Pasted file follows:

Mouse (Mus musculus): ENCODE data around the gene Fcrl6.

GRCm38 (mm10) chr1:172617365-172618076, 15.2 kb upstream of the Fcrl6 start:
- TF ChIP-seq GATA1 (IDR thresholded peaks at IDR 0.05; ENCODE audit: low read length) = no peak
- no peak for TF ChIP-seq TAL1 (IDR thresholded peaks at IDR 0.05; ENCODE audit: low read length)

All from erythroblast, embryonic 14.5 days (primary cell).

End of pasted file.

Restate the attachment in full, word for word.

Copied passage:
Mouse (Mus musculus): ENCODE data around the gene Fcrl6.

GRCm38 (mm10) chr1:172617365-172618076, 15.2 kb upstream of the Fcrl6 start:
- TF ChIP-seq GATA1 (IDR thresholded peaks at IDR 0.05; ENCODE audit: low read length) = no peak
- no peak for TF ChIP-seq TAL1 (IDR thresholded peaks at IDR 0.05; ENCODE audit: low read length)

All from erythroblast, embryonic 14.5 days (primary cell).